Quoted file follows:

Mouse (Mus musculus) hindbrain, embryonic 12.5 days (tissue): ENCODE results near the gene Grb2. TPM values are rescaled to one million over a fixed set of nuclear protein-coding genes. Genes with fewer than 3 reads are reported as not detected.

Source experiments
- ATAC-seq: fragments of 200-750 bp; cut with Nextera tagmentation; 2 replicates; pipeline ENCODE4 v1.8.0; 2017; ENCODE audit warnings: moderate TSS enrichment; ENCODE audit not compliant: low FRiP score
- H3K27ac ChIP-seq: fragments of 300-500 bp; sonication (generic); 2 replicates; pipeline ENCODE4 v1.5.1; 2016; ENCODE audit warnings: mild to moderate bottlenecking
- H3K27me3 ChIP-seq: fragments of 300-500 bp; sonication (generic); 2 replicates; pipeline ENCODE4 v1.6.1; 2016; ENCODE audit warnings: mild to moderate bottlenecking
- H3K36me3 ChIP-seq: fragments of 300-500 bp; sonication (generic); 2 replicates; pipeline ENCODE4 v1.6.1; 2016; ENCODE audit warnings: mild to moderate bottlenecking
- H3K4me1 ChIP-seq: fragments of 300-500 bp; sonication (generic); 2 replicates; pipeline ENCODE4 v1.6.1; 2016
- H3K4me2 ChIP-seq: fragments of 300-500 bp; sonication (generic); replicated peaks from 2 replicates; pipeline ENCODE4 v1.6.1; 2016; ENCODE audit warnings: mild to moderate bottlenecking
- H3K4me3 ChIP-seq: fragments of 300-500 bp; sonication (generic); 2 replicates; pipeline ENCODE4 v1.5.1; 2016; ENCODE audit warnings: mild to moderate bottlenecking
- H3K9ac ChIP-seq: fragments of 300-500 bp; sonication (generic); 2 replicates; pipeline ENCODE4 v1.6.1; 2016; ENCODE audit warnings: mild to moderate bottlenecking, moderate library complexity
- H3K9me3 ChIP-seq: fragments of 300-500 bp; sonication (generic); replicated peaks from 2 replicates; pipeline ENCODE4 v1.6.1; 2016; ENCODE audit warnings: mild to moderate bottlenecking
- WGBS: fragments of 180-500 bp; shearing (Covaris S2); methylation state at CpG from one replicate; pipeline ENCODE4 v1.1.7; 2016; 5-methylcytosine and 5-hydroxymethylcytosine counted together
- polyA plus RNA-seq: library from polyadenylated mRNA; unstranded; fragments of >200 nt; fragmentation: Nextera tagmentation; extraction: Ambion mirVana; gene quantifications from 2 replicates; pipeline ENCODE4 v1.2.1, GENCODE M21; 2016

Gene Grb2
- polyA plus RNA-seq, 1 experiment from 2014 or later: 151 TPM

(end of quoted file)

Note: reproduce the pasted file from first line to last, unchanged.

Mouse (Mus musculus) hindbrain, embryonic 12.5 days (tissue): ENCODE results near the gene Grb2. TPM values are rescaled to one million over a fixed set of nuclear protein-coding genes. Genes with fewer than 3 reads are reported as not detected.

Source experiments
- ATAC-seq: fragments of 200-750 bp; cut with Nextera tagmentation; 2 replicates; pipeline ENCODE4 v1.8.0; 2017; ENCODE audit warnings: moderate TSS enrichment; ENCODE audit not compliant: low FRiP score
- H3K27ac ChIP-seq: fragments of 300-500 bp; sonication (generic); 2 replicates; pipeline ENCODE4 v1.5.1; 2016; ENCODE audit warnings: mild to moderate bottlenecking
- H3K27me3 ChIP-seq: fragments of 300-500 bp; sonication (generic); 2 replicates; pipeline ENCODE4 v1.6.1; 2016; ENCODE audit warnings: mild to moderate bottlenecking
- H3K36me3 ChIP-seq: fragments of 300-500 bp; sonication (generic); 2 replicates; pipeline ENCODE4 v1.6.1; 2016; ENCODE audit warnings: mild to moderate bottlenecking
- H3K4me1 ChIP-seq: fragments of 300-500 bp; sonication (generic); 2 replicates; pipeline ENCODE4 v1.6.1; 2016
- H3K4me2 ChIP-seq: fragments of 300-500 bp; sonication (generic); replicated peaks from 2 replicates; pipeline ENCODE4 v1.6.1; 2016; ENCODE audit warnings: mild to moderate bottlenecking
- H3K4me3 ChIP-seq: fragments of 300-500 bp; sonication (generic); 2 replicates; pipeline ENCODE4 v1.5.1; 2016; ENCODE audit warnings: mild to moderate bottlenecking
- H3K9ac ChIP-seq: fragments of 300-500 bp; sonication (generic); 2 replicates; pipeline ENCODE4 v1.6.1; 2016; ENCODE audit warnings: mild to moderate bottlenecking, moderate library complexity
- H3K9me3 ChIP-seq: fragments of 300-500 bp; sonication (generic); replicated peaks from 2 replicates; pipeline ENCODE4 v1.6.1; 2016; ENCODE audit warnings: mild to moderate bottlenecking
- WGBS: fragments of 180-500 bp; shearing (Covaris S2); methylation state at CpG from one replicate; pipeline ENCODE4 v1.1.7; 2016; 5-methylcytosine and 5-hydroxymethylcytosine counted together
- polyA plus RNA-seq: library from polyadenylated mRNA; unstranded; fragments of >200 nt; fragmentation: Nextera tagmentation; extraction: Ambion mirVana; gene quantifications from 2 replicates; pipeline ENCODE4 v1.2.1, GENCODE M21; 2016

Gene Grb2
- polyA plus RNA-seq, 1 experiment from 2014 or later: 151 TPM